While the Lucas Oil Plaza signage network has always had a broad footprint, the content has been fairly simple. The previous Dell servers fed PowerPoint slides and content from DVD players and laptops to the various endpoints. However, the expense of maintaining the original system, coupled with its fading reliability, clearly pointed to a new strategy.

The Plaza’s existing wired infrastructure was repurposed and provided plenty of bandwidth to distribute and control content over IP. This steered toward an AV over IP architecture to support the second-generation digital signage network, leading to Atlona for networked distribution and control, and BrightSign for digital signage content management and playout.

As IT technicians, the team was at home managing systems over IP networks. These systems are far more dynamic and flexible than working with legacy circuit-based systems, where operation is fairly limited to its original premise at the time of installation. Moving to IP made sense as a common infrastructure that could scale easily, and support new applications and technologies as the AV vision evolves.

The migration to IP also overcame many potential signal and distance limitations inherent in legacy systems. As large as Lucas Oil Plaza is, a system was needed that would achieve greater signal distribution distances, and easily add PoE network repeaters when and where necessary.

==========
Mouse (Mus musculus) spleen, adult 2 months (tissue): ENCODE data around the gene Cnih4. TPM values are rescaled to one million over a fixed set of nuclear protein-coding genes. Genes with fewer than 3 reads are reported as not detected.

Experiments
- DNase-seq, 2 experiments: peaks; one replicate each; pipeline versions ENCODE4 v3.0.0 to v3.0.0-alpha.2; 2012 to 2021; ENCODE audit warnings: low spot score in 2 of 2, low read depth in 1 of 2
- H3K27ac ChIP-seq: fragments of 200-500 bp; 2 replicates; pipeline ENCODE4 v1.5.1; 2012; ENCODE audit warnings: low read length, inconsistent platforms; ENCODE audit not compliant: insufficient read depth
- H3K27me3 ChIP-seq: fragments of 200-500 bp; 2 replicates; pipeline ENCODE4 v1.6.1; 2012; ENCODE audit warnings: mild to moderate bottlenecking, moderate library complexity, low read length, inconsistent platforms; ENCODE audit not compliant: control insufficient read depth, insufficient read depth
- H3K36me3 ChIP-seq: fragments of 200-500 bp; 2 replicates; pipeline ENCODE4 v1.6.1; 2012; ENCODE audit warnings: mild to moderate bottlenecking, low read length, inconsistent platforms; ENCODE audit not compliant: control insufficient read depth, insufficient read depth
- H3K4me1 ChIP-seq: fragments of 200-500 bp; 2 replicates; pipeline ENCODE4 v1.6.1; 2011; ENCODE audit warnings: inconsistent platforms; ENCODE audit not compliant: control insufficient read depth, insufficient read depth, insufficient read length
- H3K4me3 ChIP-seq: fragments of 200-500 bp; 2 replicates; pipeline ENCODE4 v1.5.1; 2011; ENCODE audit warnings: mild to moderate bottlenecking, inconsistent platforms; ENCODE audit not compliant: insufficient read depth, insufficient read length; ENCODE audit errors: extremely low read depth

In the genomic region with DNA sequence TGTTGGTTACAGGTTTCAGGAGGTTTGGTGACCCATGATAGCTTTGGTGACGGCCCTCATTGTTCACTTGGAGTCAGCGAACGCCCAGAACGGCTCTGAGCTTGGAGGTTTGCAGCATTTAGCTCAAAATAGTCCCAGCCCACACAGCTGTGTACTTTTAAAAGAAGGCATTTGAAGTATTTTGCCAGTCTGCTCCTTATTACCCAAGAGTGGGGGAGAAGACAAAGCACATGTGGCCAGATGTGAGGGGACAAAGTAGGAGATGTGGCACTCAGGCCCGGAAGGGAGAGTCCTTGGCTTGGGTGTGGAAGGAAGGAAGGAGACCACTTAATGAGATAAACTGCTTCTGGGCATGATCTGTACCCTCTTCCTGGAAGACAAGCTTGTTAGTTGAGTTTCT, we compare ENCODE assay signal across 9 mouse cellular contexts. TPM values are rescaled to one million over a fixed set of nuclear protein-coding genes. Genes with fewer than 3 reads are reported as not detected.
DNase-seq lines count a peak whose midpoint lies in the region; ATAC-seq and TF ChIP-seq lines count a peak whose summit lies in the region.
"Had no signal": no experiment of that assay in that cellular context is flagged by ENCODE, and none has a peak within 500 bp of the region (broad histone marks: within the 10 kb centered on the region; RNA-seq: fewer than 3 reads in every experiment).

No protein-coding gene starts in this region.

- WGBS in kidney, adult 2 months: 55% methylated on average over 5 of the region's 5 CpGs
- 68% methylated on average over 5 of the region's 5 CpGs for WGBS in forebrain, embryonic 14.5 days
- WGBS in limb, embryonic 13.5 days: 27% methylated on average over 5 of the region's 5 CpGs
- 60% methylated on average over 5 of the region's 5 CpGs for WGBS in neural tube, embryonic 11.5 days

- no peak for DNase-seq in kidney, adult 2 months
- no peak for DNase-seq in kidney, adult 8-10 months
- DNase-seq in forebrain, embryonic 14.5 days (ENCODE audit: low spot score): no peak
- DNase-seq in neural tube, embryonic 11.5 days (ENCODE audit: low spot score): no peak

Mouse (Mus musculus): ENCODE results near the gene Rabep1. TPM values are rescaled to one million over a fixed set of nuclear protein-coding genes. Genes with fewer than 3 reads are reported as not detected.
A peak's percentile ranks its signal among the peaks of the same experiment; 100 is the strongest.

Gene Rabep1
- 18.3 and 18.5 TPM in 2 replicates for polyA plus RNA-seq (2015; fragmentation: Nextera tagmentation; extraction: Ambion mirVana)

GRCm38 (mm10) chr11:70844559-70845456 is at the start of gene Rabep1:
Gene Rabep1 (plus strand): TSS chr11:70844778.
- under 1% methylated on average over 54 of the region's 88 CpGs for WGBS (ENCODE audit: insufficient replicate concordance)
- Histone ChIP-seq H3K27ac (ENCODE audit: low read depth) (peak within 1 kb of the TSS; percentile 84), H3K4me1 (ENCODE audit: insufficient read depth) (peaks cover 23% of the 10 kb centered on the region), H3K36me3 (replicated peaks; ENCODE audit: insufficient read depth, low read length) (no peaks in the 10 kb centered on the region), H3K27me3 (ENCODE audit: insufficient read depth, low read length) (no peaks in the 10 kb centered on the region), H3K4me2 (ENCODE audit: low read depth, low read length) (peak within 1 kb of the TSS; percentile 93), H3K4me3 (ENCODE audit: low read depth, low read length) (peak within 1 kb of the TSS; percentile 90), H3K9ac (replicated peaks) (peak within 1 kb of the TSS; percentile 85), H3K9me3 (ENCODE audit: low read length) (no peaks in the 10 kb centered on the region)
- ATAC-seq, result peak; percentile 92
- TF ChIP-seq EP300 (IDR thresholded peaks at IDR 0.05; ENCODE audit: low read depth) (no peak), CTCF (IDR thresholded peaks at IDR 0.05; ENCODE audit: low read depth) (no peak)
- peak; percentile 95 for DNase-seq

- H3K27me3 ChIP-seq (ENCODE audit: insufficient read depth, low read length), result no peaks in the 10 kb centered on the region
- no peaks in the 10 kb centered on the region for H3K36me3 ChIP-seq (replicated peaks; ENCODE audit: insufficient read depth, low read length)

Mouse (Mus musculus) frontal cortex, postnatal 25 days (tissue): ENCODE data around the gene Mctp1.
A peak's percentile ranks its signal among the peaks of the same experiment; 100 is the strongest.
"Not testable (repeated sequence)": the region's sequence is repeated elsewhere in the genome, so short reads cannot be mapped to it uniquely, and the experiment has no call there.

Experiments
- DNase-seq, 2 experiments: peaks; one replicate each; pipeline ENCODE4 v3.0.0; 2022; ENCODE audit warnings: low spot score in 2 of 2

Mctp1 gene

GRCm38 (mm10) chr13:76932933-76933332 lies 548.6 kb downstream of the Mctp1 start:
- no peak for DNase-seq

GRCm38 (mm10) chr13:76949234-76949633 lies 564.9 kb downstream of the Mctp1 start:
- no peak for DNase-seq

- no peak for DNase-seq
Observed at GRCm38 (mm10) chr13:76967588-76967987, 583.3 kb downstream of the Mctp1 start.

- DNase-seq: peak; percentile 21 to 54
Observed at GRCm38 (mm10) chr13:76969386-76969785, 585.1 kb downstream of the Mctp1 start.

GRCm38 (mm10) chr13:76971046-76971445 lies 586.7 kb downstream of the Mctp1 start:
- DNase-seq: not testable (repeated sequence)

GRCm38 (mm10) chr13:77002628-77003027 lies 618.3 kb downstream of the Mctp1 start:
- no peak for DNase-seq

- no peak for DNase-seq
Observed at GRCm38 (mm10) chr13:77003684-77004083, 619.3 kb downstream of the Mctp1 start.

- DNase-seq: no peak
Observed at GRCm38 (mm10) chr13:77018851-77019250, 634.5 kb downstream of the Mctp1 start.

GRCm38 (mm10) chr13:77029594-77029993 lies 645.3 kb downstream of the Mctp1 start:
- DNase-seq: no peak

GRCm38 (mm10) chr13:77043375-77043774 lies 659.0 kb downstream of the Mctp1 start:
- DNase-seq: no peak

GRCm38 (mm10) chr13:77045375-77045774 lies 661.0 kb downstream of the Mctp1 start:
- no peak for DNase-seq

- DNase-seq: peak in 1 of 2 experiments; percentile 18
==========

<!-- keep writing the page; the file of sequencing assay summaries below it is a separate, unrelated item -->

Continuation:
Atlona’s OmniStream AV over IP platform proved the ideal choice for switching and distribution over the network. There was an immediate benefit from the integration perspective: OmniStream worked with the existing wired infrastructure since there was twisted pair wiring from the central rack to the various displays. Furthermore, OmniStream could operate with multicast transmission applied to each switch. This would avoid sending AV traffic to network devices that did not require it, saving bandwidth and eliminating device potential lockups due to related network traffic.

In addition to the single displays, the OmniStream rack feeds the Plaza’s 4×4 video wall. The video wall’s location prevented any feasible option to install (16) separate twisted pair runs to the decoders behind each display. Instead the choice was a single high-bandwidth infrastructure—a 10Gb copper CAT6a backbone from the core switch to all other switches, which further preserves network bandwidth. Having a detailed static IP address allocation for all devices also proved essential to ensure system stability and reliability, avoiding any potential shifting IP addresses or IP conflicts.